Changes to how political campaigns are financed are brewing in Tallahassee; yesterday the House gave second-reading approval to a bill that would outlaw committees of continuous existence and raise the amount of money a candidate may accept from $500 to $10,000 per donor.
The House Bill is set for third reading, and passage to the Senate, today.
“They say money in politics is like rain on sidewalks,” House Rules and Calendar Committee chairman Robert Schenck told reporters. “It always finds the cracks.”
In St Johns County during the 2012 Presidential Election cycle, besides the executive committees of the Democratic and Republican parties and their local clubs, three such committees filed reports with Supervisor of Elections, Vicky Oakes.
The major committee in St Johns County was “Citizens for a Better St Johns”. They spent a total of $38,400 during the election. They were represented by William S. Jones of Tallahassee; all three committees are listed as “inactive” at this time.
Some committees were small, like “Single Member Districts – St Johns County” that raised and spent $110.28 during the election. Others, like “St Johns County Families”, received a small in-kind donation of about $50, but coupled that with $3,650.00 worth of reported cash contributions.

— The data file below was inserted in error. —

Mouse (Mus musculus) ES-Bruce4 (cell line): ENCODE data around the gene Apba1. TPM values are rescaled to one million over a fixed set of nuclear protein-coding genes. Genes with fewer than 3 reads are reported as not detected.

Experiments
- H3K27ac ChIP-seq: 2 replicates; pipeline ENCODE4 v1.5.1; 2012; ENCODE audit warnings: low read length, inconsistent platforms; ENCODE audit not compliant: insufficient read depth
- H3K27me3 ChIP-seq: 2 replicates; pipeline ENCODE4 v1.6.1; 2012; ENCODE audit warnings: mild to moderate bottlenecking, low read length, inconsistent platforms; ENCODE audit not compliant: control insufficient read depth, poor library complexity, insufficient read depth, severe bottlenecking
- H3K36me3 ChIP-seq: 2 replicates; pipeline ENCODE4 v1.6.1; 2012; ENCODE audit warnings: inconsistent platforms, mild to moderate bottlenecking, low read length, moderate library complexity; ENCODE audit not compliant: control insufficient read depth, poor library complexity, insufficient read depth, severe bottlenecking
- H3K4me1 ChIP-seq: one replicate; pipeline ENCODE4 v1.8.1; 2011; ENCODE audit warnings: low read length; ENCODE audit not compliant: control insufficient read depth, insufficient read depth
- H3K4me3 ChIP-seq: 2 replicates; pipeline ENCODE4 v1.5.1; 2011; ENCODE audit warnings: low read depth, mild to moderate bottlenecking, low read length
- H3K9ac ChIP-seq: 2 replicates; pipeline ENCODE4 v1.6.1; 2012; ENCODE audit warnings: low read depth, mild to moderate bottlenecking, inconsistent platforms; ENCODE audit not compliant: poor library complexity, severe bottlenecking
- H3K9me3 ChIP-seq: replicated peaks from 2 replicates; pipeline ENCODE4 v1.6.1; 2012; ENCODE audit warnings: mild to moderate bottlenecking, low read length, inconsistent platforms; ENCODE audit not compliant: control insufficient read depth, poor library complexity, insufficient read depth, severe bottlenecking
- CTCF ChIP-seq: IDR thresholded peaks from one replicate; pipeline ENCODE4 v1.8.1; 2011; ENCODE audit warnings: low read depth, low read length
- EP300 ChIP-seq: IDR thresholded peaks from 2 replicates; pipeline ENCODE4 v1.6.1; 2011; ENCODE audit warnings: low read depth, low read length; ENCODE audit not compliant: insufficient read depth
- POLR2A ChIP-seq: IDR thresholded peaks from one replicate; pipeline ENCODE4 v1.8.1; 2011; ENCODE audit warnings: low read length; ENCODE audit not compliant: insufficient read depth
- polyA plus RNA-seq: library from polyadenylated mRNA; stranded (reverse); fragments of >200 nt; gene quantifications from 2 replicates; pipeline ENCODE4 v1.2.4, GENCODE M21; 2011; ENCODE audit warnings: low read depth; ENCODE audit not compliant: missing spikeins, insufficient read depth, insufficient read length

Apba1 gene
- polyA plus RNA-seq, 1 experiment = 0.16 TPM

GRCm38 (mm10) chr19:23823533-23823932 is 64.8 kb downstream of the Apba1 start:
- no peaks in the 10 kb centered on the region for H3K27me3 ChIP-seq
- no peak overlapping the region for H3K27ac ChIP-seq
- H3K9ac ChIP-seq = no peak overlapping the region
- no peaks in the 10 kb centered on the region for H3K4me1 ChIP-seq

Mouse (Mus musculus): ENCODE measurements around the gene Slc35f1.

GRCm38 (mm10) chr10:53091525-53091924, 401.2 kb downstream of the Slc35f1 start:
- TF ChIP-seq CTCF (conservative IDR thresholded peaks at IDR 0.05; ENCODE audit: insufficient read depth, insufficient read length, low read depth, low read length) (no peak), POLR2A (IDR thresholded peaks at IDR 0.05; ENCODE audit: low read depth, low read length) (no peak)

Schenck , the Spring Hill representative, believes that, what he refers to as “shadowy committees of continuous existence”, can be founded by legislators to help their political allies; and, because of their ability to raise large amounts of cash, they are able to dominate advertising channels in those legislative races.
That may change when St Augustine Senator John Thrasher and the Senate Ethics and Elections Committee get the bill. The committee chairman, Senator Jack Latvala, says he wants to include the Democratic and Republican parties in any proposed campaign finance restrictions and he has concerns that the House bill goes “too far”.
Some in the Capitol, and many in the public, see these “committees” as fundamentally flawed; because they can raise unlimited cash and spend it attacking or boosting certain candidates with a degree of obscurity — if not anonymity.
Similarly obscure “electioneering communications organizations” allow donors and candidates to keep their own hands clean while running very effective smear campaigns on their behalf.
That said, political insiders report that the $500 contribution limit is likely to be raised, since it’s about 20-years-old. Faster reporting of “who gave it, and who got it” is also likely.